Life lessons in backpacking: 4 things I've learned from the trail


I've come a long long way in my "trail smarts" from the first bushwhacking, backpacking trip (if you can call it that) my brother and I took to the Land Between the Lakes in southwestern Kentucky.  Sitting on the banks of Kentucky Lake with our campfire two feet from my brother's Walmart tent, we thought it didn't get much better than that.  We were hikers, no better than that, we were backpackers.  Along the way I've learned just how clueless I was then and I've picked up some valuable life lessons and morsels of advice since.  Here are four things I've learned from the trail.    

My brother preps to start a hike in Great Smoky Mountain National Park in 2007.  We hiked the Big Creek Loop in the western portion of the park.  Some of the steep trail has since been abandoned due to erosion and mud slides from heavy rainfall. 

1. Take it one step at a time: It might sound cliche' and predictable but it's one of the most important things I've learned from the trail.  In our lives often times we make a habit of looking way up the road, squinting, even straining to see what's around the bend when really what we should be focusing on is that root right in front of us that we're about to trip over.  I've been on several trips where you get so exhausted you can't do anything but think about putting one foot in front of the other.  Twenty one miles, in one day, on the Buffalo River Trail in Northern Arkansas was excruciating but I had to take it just one step at a time, because each step got me closer to camp that night.    

2. Say hello to every hiker you come in contact with: You never know when you might call upon that fellow hiker to save your butt way out in the backcountry.  I can remember doing a 22 mile loop in the western part of Great Smoky Mountain National Park.  My brother and I, still green horns in the backpacking scene, each one of us carrying about 50 pounds of gear on that overnight trek... to a shelter.  Almost none of the gear essential and we had the grand idea that we were going to boil our water over an open camp fire... it had rained hard the night before and everything was doused.  If it hadn't been for the kindness of a small group of hikers we had met earlier that day we would have been very thirsty or sick.  Instead they let us filter water with their pump and even offered us some amazing dinner they cooked up that night at camp.  Hiking and backpacking is a community and we're all at different stages of the journey.  I only hope I can return the favor to some newbie one day.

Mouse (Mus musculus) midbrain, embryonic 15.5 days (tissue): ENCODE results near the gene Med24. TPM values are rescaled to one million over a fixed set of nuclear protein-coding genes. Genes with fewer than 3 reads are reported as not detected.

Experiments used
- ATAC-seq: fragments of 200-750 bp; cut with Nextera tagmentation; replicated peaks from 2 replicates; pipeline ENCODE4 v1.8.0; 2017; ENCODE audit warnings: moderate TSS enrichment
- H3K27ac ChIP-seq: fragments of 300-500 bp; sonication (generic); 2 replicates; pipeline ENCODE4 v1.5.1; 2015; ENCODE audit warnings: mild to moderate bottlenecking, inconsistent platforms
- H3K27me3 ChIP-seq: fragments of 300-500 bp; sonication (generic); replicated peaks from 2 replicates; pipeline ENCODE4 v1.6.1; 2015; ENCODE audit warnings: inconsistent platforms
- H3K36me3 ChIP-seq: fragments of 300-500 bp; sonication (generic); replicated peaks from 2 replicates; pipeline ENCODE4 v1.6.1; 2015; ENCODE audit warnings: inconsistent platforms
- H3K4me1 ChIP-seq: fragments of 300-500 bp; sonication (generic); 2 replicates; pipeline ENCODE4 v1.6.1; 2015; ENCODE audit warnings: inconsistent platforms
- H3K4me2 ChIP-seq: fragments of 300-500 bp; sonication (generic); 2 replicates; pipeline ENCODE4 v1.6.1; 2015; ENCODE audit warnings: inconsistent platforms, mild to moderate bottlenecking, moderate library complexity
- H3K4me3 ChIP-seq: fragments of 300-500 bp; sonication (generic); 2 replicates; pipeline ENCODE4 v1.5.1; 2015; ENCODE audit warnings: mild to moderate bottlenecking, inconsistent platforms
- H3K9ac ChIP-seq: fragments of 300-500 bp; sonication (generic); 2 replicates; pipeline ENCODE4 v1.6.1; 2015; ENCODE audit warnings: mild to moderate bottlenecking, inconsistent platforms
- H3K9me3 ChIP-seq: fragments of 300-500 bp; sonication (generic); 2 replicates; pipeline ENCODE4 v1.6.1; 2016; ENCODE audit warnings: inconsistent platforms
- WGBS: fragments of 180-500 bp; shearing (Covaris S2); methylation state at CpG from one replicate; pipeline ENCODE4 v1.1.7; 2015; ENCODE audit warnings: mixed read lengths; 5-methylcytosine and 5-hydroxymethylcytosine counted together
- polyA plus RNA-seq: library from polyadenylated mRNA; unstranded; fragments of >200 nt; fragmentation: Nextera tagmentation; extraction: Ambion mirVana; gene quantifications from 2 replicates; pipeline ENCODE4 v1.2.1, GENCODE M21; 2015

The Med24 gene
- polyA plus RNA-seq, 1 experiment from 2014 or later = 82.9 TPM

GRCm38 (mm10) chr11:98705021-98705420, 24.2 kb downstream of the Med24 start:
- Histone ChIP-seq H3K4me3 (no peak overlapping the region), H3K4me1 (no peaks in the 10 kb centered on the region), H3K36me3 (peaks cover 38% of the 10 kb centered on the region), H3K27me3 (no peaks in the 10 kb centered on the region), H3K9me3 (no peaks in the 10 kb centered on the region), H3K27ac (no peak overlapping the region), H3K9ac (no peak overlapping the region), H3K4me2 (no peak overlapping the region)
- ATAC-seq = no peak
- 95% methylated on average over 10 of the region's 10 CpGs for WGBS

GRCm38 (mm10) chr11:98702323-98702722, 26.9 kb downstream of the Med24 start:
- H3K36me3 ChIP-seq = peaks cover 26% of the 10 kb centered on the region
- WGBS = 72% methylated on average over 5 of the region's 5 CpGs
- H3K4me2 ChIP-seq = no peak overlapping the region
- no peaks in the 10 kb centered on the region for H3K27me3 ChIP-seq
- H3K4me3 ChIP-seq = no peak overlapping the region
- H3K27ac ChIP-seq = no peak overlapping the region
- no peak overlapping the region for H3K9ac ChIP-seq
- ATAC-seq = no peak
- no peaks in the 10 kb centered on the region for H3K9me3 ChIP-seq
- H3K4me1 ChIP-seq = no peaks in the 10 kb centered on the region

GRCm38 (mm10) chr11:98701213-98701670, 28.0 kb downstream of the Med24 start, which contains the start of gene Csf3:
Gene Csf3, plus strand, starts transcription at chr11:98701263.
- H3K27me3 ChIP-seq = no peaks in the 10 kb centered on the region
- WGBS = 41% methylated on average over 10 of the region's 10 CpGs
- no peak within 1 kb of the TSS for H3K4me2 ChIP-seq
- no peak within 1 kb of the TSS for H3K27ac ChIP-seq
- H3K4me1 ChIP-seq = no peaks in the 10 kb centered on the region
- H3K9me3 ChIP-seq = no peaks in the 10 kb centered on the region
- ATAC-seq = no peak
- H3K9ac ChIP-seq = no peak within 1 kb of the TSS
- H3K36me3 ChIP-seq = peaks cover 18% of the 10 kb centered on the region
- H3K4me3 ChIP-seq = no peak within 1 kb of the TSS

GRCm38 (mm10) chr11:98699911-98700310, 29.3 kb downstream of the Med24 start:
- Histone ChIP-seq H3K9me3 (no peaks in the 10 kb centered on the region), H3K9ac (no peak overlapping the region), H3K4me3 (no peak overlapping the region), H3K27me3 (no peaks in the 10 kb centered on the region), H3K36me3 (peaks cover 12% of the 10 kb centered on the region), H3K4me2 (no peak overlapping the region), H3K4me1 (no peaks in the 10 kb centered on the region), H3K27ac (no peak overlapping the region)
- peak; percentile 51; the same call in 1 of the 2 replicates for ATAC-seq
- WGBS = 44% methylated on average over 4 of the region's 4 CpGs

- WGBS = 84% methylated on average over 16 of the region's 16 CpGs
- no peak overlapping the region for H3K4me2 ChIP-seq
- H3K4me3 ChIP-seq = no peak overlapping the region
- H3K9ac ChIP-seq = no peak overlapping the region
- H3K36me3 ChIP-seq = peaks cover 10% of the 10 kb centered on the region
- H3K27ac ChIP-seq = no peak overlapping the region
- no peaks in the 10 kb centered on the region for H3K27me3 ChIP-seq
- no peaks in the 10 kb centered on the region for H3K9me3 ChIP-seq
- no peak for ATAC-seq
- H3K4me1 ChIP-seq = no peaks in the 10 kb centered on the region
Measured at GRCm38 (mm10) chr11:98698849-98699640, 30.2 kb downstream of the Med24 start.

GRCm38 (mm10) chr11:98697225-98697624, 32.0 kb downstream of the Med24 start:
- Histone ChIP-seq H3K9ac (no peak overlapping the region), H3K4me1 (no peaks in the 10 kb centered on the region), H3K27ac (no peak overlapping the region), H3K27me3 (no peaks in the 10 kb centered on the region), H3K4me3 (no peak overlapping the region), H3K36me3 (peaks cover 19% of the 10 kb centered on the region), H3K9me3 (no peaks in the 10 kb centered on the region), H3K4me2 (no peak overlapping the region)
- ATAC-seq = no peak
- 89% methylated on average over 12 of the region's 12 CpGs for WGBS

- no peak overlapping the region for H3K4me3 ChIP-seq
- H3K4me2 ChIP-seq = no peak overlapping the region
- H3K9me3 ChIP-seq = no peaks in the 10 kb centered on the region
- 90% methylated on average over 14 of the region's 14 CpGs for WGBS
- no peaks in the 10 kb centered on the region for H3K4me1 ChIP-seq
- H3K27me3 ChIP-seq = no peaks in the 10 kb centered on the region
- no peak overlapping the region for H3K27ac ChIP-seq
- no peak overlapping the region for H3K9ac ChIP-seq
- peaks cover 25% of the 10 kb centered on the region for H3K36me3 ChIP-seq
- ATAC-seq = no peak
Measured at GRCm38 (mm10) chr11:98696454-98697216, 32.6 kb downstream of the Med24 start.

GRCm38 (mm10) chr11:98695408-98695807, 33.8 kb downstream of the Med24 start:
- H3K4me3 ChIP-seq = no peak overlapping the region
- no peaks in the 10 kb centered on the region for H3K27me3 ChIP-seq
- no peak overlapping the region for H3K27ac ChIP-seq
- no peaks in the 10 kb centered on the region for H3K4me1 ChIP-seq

3.  Get up to watch the sunrise: It's a must do for me on every trip.  It doesn't matter if I'm in the densely wooded mountains or the wide open desert I want to be up to greet the sun and enjoy the awe inspiring view.  Too often in our lives we don't stop to take in the little things, the formalities that occur around us everyday.  We're too plugged in, too unaware to realize that we're just a small cog in this big blue spaceship orbiting the sun.  

4. Don't shower while on the trail: There are few better pleasures in life than that first shower after five days and four nights hiking in the hot desert.  Endure the smell, disregard the stickiness and dirt caked in your hair until you hit the hotel room and it's all worth the wait.  In addition, few things taste better than that first big, greasy burger once getting off the trail.  It's the small things... 

What are some things you've learned from your backpacking and hiking experiences?   

 

 

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